SSP: Experimental Astrophysics
 

For nearly 100 years, there has been a strong synergy between astronomical observations and laboratory experiments conducted on the Earth. When astronomers measure light from a distant object, the rates that atoms and molecules emit light tells us how many atoms and molecules the object contains. Sometimes (as in the hydrogen atom), we can calculate the rates directly. Usually, though, we need to produce conditions in an Earth-bound lab that mimic conditions beyond the Earth. Measuring the emission rates in the lab allows us to deduce the appropriate rates in space and to learn about the physical conditions in distant objects.

SSP scientists continue the tradition of deriving the properties of astrophysically interesting atoms, ions, and molecules. In the Ion Beam Lab, scientists measure emission rates and reaction rates for collisions among ions in the Sun and other plasmas. In the Electron-Beam Ion Trap (EBIT) Lab, scientists are studying astrophysically interesting ions in new ways.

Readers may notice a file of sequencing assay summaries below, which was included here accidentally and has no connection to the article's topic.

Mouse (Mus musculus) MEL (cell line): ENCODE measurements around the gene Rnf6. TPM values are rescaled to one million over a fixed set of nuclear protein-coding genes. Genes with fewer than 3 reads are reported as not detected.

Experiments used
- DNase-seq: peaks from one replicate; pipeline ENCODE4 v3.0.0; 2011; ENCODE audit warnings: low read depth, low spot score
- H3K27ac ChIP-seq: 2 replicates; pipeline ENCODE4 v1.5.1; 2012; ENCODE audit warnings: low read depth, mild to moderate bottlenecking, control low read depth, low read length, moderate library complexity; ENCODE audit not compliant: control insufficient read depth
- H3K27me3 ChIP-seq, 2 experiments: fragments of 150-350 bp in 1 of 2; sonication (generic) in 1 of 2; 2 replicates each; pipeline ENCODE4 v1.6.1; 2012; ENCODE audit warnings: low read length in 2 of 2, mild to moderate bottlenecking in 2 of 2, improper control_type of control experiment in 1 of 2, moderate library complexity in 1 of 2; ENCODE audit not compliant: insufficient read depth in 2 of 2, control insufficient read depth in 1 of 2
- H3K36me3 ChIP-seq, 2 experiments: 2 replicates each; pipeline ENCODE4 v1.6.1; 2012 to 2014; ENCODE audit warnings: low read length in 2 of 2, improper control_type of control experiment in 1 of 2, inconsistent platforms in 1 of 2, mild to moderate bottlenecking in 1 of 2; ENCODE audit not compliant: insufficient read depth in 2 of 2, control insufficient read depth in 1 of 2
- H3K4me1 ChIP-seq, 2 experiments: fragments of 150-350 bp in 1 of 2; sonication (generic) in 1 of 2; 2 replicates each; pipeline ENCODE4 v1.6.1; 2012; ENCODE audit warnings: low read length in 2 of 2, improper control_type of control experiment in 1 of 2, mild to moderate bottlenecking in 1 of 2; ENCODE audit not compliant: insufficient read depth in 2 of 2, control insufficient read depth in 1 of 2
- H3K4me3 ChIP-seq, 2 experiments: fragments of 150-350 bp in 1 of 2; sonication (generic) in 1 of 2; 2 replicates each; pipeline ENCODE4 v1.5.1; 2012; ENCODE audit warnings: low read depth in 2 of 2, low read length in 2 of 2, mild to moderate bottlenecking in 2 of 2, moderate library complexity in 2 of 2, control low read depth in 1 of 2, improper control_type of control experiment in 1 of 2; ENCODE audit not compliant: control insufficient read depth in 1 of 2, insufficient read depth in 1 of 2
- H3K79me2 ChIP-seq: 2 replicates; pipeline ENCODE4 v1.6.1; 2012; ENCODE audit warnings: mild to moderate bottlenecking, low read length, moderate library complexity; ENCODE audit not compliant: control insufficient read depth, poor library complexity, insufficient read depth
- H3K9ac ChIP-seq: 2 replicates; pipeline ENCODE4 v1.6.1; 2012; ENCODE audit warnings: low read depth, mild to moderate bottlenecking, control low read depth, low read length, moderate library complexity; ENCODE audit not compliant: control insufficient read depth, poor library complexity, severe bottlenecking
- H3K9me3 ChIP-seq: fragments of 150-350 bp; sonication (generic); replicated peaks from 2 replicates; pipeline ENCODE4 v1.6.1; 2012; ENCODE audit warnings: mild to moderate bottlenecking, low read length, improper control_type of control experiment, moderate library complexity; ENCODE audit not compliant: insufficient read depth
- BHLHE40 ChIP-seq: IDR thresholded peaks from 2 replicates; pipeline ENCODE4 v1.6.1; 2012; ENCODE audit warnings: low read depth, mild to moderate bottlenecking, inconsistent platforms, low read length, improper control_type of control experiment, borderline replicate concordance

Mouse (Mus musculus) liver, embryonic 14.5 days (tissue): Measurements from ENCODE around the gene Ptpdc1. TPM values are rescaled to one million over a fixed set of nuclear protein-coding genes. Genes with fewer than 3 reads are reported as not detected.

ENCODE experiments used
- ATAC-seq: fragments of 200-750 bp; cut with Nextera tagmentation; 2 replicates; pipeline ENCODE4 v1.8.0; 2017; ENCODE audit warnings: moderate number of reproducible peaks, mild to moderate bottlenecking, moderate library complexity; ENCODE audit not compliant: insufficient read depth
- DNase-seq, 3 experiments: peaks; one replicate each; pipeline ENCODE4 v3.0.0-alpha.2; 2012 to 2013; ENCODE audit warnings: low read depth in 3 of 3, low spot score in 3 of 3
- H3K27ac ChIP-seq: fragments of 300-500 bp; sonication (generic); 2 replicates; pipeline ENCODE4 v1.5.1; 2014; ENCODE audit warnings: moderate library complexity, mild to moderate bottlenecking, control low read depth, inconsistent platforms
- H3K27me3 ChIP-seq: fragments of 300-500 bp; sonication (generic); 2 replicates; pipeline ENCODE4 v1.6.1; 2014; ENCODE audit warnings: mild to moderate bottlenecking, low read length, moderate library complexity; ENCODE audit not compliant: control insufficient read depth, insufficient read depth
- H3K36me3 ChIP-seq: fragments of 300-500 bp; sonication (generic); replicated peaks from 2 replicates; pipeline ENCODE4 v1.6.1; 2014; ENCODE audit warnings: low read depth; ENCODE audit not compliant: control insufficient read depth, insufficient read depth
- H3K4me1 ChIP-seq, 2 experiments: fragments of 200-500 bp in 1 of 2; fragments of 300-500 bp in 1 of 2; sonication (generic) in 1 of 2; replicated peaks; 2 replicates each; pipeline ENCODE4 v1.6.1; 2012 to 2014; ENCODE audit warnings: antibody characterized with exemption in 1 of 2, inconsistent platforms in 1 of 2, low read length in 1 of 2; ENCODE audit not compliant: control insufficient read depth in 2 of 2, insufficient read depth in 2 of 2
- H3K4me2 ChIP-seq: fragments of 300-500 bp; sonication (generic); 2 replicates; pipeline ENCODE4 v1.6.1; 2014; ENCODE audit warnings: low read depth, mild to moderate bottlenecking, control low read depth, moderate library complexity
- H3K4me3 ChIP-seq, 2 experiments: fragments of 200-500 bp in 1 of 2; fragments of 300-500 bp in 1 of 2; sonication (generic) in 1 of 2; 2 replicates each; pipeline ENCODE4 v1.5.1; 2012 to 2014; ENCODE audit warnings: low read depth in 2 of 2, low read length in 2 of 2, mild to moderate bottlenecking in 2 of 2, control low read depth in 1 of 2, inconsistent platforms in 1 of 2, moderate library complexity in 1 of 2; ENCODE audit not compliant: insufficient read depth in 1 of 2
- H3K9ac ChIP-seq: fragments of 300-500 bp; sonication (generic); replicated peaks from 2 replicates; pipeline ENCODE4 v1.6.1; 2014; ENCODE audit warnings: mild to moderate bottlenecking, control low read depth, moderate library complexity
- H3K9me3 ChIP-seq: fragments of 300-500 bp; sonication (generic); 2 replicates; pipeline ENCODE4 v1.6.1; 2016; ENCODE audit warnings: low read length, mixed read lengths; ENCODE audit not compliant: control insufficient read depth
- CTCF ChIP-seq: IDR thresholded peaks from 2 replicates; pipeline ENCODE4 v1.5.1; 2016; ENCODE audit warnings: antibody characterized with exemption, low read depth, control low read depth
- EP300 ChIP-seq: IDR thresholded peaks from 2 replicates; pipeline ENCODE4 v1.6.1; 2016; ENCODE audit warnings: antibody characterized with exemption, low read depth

Project Links

Astrophysical Plasma Emission Database (APED)
Electron-Beam Ion Trap (EBIT) Spectroscopy
Ion Beam Lab

 

People

Nigel Atkins, Nancy Brickhouse, Larry Gardner, John L. Kohl, John Raymond, Richard Rosati

 

In the Ion Beam Lab, scientists measure the properties of atoms and molecules.
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